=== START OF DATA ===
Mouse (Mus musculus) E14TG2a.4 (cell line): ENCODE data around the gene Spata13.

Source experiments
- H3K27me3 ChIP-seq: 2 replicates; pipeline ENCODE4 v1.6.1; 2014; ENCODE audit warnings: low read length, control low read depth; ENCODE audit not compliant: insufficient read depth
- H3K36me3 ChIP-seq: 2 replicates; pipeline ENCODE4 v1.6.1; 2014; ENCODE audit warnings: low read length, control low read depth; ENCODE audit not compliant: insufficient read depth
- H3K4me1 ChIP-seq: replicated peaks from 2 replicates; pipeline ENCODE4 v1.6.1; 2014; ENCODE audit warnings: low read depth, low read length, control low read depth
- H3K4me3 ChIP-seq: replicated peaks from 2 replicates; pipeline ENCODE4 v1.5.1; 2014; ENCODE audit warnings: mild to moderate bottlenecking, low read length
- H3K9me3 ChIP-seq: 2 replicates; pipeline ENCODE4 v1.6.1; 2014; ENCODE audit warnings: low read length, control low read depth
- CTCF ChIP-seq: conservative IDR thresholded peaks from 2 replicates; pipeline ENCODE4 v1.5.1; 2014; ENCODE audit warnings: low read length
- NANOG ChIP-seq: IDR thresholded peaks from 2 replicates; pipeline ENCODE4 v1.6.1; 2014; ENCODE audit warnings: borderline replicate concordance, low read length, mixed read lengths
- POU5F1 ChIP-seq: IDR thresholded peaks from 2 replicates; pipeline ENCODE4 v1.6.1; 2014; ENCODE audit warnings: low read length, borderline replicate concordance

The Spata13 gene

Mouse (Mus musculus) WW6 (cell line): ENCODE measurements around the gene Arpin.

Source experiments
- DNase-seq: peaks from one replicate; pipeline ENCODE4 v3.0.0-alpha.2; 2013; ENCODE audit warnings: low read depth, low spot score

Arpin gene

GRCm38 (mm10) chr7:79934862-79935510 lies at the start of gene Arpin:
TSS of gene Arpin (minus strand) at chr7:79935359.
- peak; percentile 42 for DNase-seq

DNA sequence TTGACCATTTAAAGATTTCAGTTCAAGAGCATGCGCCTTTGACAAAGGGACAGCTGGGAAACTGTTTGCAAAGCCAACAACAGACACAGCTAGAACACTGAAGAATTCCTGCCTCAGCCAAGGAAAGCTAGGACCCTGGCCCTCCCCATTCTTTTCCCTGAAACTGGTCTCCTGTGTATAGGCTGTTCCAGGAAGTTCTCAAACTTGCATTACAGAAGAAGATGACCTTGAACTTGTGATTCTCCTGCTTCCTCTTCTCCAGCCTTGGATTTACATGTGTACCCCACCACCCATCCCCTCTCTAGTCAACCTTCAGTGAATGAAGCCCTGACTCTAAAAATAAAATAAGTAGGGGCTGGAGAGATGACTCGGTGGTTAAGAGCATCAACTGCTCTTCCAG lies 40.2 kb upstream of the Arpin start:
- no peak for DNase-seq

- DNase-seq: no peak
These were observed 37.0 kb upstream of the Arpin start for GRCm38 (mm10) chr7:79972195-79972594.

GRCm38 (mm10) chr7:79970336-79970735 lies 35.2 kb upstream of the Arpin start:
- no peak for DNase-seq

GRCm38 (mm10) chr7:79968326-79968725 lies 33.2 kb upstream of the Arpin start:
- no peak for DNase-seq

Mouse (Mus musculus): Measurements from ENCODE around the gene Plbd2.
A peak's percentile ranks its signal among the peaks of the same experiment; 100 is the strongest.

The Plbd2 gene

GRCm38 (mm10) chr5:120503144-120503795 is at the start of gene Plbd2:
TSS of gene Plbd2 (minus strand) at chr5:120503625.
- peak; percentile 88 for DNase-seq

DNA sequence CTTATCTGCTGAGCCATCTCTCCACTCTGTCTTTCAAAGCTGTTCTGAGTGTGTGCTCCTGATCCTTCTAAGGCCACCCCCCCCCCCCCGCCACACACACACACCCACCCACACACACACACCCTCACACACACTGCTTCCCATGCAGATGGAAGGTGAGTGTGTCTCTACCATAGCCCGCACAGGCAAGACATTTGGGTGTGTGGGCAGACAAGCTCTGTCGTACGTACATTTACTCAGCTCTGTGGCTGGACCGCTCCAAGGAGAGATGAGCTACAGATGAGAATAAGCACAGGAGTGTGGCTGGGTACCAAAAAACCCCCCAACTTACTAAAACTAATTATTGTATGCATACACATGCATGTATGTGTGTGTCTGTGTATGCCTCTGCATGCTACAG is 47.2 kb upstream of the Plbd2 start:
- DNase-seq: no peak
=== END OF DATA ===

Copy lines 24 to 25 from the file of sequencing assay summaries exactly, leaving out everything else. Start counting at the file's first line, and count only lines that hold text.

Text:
- no peak for DNase-seq

GRCm38 (mm10) chr7:79968326-79968725 lies 33.2 kb upstream of the Arpin start: